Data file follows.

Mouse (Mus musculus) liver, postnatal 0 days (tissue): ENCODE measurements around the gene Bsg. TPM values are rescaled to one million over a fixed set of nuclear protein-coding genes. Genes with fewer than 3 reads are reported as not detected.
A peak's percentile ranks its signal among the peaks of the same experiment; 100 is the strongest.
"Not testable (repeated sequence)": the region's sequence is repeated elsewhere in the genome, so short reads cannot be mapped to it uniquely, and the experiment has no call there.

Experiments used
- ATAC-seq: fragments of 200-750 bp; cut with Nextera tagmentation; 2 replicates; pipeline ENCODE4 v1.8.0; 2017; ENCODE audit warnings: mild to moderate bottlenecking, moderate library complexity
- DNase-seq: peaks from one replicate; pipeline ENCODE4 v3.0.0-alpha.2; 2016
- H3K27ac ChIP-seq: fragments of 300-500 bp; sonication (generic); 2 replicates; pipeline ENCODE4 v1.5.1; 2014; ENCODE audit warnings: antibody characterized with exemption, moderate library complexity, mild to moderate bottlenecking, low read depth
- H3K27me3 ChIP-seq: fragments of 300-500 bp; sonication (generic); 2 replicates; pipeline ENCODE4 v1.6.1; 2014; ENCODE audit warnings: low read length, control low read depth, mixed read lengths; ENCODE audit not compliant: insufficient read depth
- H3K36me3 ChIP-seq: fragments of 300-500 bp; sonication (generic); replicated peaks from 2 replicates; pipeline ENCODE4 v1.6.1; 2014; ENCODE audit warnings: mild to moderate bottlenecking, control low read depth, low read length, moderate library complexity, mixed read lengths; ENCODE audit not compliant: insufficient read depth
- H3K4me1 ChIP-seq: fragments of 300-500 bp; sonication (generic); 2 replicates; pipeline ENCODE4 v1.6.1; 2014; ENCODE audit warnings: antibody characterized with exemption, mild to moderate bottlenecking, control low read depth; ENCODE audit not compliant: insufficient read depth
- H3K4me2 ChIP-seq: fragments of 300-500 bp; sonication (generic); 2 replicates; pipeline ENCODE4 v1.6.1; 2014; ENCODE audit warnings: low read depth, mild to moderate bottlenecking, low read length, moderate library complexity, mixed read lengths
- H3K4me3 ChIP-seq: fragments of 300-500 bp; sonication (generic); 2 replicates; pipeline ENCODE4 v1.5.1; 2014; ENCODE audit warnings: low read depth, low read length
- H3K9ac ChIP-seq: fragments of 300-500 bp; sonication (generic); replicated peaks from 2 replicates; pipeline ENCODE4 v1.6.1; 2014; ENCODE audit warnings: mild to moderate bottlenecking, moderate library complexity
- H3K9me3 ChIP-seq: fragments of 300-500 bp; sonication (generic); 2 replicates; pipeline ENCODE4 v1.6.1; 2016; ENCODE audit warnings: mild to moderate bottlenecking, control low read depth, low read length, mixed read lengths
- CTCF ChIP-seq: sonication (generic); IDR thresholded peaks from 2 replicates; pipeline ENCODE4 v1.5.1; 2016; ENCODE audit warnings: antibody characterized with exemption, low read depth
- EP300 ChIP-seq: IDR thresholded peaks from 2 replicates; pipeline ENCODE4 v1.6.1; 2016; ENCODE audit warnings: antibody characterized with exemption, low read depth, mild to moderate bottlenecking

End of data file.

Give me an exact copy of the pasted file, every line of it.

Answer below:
Mouse (Mus musculus) liver, postnatal 0 days (tissue): ENCODE measurements around the gene Bsg. TPM values are rescaled to one million over a fixed set of nuclear protein-coding genes. Genes with fewer than 3 reads are reported as not detected.
A peak's percentile ranks its signal among the peaks of the same experiment; 100 is the strongest.
"Not testable (repeated sequence)": the region's sequence is repeated elsewhere in the genome, so short reads cannot be mapped to it uniquely, and the experiment has no call there.

Experiments used
- ATAC-seq: fragments of 200-750 bp; cut with Nextera tagmentation; 2 replicates; pipeline ENCODE4 v1.8.0; 2017; ENCODE audit warnings: mild to moderate bottlenecking, moderate library complexity
- DNase-seq: peaks from one replicate; pipeline ENCODE4 v3.0.0-alpha.2; 2016
- H3K27ac ChIP-seq: fragments of 300-500 bp; sonication (generic); 2 replicates; pipeline ENCODE4 v1.5.1; 2014; ENCODE audit warnings: antibody characterized with exemption, moderate library complexity, mild to moderate bottlenecking, low read depth
- H3K27me3 ChIP-seq: fragments of 300-500 bp; sonication (generic); 2 replicates; pipeline ENCODE4 v1.6.1; 2014; ENCODE audit warnings: low read length, control low read depth, mixed read lengths; ENCODE audit not compliant: insufficient read depth
- H3K36me3 ChIP-seq: fragments of 300-500 bp; sonication (generic); replicated peaks from 2 replicates; pipeline ENCODE4 v1.6.1; 2014; ENCODE audit warnings: mild to moderate bottlenecking, control low read depth, low read length, moderate library complexity, mixed read lengths; ENCODE audit not compliant: insufficient read depth
- H3K4me1 ChIP-seq: fragments of 300-500 bp; sonication (generic); 2 replicates; pipeline ENCODE4 v1.6.1; 2014; ENCODE audit warnings: antibody characterized with exemption, mild to moderate bottlenecking, control low read depth; ENCODE audit not compliant: insufficient read depth
- H3K4me2 ChIP-seq: fragments of 300-500 bp; sonication (generic); 2 replicates; pipeline ENCODE4 v1.6.1; 2014; ENCODE audit warnings: low read depth, mild to moderate bottlenecking, low read length, moderate library complexity, mixed read lengths
- H3K4me3 ChIP-seq: fragments of 300-500 bp; sonication (generic); 2 replicates; pipeline ENCODE4 v1.5.1; 2014; ENCODE audit warnings: low read depth, low read length
- H3K9ac ChIP-seq: fragments of 300-500 bp; sonication (generic); replicated peaks from 2 replicates; pipeline ENCODE4 v1.6.1; 2014; ENCODE audit warnings: mild to moderate bottlenecking, moderate library complexity
- H3K9me3 ChIP-seq: fragments of 300-500 bp; sonication (generic); 2 replicates; pipeline ENCODE4 v1.6.1; 2016; ENCODE audit warnings: mild to moderate bottlenecking, control low read depth, low read length, mixed read lengths
- CTCF ChIP-seq: sonication (generic); IDR thresholded peaks from 2 replicates; pipeline ENCODE4 v1.5.1; 2016; ENCODE audit warnings: antibody characterized with exemption, low read depth
- EP300 ChIP-seq: IDR thresholded peaks from 2 replicates; pipeline ENCODE4 v1.6.1; 2016; ENCODE audit warnings: antibody characterized with exemption, low read depth, mild to moderate bottlenecking